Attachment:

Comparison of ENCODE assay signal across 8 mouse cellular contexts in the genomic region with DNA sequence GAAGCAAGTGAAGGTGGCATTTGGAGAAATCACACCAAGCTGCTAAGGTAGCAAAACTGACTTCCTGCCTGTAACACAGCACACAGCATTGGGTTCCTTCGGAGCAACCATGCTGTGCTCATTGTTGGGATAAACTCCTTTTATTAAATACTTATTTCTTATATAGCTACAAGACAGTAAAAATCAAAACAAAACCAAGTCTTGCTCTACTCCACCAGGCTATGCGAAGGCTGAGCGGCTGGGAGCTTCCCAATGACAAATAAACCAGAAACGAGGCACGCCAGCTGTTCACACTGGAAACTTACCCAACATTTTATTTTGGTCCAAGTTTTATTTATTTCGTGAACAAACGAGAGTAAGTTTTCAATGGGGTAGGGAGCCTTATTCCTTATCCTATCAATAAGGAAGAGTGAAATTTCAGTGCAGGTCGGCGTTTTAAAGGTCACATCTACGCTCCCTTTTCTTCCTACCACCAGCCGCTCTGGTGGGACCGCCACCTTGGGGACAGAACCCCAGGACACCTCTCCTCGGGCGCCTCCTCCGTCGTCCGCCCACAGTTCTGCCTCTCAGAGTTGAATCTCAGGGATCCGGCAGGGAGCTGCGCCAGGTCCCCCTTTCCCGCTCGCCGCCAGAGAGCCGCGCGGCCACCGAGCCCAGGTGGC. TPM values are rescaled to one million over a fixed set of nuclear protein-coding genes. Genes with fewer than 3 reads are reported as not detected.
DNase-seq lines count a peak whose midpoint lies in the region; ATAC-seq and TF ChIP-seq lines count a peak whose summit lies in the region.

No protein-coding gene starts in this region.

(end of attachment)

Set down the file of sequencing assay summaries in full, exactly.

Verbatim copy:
Comparison of ENCODE assay signal across 8 mouse cellular contexts in the genomic region with DNA sequence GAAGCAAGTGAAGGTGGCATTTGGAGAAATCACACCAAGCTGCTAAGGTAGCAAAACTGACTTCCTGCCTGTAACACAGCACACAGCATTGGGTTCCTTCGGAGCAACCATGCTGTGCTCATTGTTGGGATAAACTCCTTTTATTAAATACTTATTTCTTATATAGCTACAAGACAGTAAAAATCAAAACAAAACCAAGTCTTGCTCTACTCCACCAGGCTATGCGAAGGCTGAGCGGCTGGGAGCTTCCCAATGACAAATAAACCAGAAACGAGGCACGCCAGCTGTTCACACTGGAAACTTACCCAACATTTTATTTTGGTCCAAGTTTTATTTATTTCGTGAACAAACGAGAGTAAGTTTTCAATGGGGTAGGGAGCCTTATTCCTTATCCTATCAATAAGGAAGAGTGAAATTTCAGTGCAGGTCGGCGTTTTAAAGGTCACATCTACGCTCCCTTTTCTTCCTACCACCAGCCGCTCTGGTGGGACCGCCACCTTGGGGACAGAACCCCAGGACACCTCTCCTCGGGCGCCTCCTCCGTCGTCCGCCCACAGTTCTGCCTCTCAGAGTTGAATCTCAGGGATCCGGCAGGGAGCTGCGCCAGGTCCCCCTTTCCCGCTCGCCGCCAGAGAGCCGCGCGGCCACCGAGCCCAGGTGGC. TPM values are rescaled to one million over a fixed set of nuclear protein-coding genes. Genes with fewer than 3 reads are reported as not detected.
DNase-seq lines count a peak whose midpoint lies in the region; ATAC-seq and TF ChIP-seq lines count a peak whose summit lies in the region.

No protein-coding gene starts in this region.